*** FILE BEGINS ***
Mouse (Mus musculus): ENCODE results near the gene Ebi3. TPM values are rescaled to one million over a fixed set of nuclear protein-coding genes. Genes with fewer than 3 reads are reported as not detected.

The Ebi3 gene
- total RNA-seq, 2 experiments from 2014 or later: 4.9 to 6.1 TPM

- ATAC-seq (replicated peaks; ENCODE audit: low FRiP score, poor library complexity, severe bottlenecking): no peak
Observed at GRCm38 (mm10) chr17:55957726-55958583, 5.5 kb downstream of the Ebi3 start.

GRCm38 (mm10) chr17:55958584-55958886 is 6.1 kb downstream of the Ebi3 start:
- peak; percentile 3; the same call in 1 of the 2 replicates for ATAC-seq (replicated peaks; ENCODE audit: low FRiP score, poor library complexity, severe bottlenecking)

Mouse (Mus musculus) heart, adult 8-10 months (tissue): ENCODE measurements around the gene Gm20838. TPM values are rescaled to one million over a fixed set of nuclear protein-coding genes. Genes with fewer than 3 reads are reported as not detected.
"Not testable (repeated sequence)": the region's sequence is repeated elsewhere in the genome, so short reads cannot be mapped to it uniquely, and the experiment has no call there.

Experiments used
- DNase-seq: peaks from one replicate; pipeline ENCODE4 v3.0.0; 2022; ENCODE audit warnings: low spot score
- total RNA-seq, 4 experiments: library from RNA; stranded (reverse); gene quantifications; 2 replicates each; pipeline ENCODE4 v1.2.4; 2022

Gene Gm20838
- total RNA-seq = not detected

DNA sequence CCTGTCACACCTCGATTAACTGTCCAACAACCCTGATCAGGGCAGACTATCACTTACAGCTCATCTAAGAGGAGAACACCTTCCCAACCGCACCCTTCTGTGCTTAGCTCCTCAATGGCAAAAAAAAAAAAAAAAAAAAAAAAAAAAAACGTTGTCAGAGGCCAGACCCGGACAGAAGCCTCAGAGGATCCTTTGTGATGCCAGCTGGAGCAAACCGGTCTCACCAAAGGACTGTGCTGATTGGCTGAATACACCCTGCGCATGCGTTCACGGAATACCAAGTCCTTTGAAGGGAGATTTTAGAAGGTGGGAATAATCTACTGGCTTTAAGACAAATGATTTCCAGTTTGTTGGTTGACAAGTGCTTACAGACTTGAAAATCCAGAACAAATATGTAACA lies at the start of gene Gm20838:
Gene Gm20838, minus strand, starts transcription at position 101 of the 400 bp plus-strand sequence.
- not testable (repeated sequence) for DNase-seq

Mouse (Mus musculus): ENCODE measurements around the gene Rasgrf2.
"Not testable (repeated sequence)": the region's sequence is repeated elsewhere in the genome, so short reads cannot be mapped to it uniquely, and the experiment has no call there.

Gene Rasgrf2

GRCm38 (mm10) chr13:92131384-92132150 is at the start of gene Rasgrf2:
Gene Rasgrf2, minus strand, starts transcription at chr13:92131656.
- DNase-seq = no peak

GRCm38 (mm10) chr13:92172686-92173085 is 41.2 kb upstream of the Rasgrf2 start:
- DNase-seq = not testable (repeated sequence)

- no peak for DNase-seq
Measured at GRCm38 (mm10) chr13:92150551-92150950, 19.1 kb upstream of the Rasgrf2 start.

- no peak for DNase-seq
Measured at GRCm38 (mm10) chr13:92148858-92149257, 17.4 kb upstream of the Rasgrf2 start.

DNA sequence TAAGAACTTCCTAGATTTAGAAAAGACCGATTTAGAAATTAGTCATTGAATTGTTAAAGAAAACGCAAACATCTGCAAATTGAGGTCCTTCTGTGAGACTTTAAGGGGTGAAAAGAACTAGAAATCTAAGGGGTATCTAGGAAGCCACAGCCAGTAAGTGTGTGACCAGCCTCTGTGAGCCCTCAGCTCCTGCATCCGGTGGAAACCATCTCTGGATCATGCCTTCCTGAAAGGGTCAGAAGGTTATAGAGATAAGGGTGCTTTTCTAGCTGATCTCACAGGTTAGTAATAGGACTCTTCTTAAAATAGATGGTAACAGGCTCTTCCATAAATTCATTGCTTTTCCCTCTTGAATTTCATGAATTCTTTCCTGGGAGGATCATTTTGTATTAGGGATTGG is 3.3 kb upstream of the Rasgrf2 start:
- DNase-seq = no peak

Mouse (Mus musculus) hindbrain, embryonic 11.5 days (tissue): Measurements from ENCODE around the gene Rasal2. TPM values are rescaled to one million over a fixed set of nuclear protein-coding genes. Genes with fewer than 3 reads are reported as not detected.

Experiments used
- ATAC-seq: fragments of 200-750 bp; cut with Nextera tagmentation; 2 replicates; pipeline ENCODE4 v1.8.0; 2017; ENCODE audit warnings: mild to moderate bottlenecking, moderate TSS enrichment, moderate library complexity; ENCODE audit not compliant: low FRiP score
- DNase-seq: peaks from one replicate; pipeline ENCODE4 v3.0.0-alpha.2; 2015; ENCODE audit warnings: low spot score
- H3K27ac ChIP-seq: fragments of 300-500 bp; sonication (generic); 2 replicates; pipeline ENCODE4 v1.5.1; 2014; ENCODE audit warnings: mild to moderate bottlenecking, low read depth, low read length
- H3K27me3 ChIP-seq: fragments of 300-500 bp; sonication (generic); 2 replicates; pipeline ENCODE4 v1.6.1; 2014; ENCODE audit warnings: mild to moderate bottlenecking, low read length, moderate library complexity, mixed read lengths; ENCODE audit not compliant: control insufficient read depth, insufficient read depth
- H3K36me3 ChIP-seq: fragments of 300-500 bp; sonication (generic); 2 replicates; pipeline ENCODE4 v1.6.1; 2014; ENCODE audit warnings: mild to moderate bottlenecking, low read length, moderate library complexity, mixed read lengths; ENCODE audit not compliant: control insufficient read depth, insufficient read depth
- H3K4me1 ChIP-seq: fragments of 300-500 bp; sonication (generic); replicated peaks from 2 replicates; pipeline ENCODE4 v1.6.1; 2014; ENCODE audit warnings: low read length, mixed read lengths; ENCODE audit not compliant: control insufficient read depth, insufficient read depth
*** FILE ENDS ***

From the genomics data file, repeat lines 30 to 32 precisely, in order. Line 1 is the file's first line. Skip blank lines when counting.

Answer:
DNA sequence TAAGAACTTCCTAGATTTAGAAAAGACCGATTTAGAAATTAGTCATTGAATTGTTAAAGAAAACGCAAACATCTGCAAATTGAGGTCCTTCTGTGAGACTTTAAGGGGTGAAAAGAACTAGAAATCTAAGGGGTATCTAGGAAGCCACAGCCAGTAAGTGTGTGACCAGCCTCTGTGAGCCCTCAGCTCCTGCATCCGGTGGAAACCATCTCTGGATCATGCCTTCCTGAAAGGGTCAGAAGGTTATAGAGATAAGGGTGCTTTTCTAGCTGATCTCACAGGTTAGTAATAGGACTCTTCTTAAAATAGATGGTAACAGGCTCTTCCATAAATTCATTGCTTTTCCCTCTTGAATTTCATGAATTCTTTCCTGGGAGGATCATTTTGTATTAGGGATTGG is 3.3 kb upstream of the Rasgrf2 start:
- DNase-seq = no peak

Mouse (Mus musculus) hindbrain, embryonic 11.5 days (tissue): Measurements from ENCODE around the gene Rasal2. TPM values are rescaled to one million over a fixed set of nuclear protein-coding genes. Genes with fewer than 3 reads are reported as not detected.